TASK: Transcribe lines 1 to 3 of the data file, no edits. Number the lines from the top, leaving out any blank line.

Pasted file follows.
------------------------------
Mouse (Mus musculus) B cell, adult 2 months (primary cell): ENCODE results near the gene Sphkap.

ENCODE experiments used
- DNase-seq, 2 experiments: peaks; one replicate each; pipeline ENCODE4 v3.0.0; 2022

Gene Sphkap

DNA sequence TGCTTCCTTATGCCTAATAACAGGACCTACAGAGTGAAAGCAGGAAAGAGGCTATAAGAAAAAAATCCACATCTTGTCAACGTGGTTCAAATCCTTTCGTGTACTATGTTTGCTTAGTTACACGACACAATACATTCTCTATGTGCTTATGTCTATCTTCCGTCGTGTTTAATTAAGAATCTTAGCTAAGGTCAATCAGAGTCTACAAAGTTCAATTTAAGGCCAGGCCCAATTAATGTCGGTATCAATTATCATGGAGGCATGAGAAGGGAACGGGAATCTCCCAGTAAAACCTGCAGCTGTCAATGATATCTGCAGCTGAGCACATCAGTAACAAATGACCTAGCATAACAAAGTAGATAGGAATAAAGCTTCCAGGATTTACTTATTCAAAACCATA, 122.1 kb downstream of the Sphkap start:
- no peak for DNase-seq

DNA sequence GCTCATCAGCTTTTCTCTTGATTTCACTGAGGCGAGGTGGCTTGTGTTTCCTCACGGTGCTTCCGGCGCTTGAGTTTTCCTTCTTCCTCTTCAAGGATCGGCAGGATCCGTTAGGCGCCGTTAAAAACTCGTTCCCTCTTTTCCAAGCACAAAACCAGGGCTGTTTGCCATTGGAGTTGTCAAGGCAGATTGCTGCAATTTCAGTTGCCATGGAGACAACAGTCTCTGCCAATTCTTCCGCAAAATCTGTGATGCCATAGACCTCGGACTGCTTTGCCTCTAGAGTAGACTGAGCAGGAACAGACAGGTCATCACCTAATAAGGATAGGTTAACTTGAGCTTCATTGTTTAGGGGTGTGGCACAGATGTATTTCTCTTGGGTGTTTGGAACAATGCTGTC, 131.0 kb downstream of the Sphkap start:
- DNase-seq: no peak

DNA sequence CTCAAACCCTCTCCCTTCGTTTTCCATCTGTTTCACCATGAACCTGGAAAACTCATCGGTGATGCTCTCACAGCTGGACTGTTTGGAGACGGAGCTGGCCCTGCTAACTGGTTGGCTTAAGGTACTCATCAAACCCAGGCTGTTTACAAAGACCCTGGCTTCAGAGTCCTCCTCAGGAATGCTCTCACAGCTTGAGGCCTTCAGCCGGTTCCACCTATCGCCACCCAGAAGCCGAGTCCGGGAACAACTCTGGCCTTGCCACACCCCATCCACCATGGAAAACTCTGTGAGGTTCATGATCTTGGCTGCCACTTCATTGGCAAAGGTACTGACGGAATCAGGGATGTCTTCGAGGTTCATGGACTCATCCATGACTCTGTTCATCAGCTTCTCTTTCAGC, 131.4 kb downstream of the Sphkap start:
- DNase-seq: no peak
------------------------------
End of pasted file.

Mouse (Mus musculus) B cell, adult 2 months (primary cell): ENCODE results near the gene Sphkap.

ENCODE experiments used
- DNase-seq, 2 experiments: peaks; one replicate each; pipeline ENCODE4 v3.0.0; 2022